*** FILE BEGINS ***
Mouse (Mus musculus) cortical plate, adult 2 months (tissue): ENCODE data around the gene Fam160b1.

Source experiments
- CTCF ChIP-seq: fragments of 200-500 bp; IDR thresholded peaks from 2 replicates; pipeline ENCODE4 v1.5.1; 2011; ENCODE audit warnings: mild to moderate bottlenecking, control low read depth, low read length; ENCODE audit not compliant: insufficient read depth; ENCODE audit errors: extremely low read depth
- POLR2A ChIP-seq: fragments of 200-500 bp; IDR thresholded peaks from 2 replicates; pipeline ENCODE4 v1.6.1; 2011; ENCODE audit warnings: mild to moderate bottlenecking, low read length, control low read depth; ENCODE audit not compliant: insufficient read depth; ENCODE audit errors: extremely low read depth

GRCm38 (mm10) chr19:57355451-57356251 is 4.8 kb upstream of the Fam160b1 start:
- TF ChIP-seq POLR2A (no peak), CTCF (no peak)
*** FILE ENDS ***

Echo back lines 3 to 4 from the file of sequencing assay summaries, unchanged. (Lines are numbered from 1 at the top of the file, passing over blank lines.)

- CTCF ChIP-seq: fragments of 200-500 bp; IDR thresholded peaks from 2 replicates; pipeline ENCODE4 v1.5.1; 2011; ENCODE audit warnings: mild to moderate bottlenecking, control low read depth, low read length; ENCODE audit not compliant: insufficient read depth; ENCODE audit errors: extremely low read depth
- POLR2A ChIP-seq: fragments of 200-500 bp; IDR thresholded peaks from 2 replicates; pipeline ENCODE4 v1.6.1; 2011; ENCODE audit warnings: mild to moderate bottlenecking, low read length, control low read depth; ENCODE audit not compliant: insufficient read depth; ENCODE audit errors: extremely low read depth